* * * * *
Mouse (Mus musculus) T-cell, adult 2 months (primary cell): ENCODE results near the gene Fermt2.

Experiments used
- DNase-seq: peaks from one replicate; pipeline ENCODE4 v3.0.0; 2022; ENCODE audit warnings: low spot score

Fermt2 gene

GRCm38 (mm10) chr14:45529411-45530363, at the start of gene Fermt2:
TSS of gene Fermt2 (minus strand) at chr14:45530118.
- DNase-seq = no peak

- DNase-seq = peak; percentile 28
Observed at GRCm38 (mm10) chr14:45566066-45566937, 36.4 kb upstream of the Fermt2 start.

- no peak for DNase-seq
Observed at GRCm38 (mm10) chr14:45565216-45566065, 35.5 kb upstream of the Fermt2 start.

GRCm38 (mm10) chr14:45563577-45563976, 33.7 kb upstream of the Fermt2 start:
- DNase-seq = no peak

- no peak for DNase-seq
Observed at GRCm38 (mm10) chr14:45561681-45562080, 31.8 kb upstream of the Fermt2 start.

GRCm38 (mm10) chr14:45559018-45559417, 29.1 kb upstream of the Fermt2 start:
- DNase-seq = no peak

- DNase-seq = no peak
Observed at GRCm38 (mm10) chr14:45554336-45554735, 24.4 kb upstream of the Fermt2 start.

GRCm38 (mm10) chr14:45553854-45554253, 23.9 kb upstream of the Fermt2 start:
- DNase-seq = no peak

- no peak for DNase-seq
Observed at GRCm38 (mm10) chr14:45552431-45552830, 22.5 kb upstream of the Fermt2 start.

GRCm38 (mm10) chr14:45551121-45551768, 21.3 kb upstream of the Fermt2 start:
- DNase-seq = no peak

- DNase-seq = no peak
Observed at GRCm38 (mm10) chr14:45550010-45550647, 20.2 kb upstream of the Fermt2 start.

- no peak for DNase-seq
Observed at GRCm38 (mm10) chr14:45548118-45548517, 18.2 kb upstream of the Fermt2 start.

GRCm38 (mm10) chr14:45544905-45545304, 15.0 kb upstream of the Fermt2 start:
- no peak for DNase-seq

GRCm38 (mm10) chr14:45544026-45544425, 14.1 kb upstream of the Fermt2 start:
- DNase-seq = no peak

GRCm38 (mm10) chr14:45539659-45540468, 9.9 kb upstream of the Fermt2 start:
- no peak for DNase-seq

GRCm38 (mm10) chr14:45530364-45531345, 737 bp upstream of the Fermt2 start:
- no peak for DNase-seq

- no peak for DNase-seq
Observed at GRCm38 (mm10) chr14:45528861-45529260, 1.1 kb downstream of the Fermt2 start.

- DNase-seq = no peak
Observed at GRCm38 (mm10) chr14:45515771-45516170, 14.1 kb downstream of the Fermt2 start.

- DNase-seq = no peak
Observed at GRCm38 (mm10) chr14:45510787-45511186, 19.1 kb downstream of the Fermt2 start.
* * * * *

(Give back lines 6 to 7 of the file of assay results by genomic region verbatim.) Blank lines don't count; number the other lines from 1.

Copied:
TSS of gene Fermt2 (minus strand) at chr14:45530118.
- DNase-seq = no peak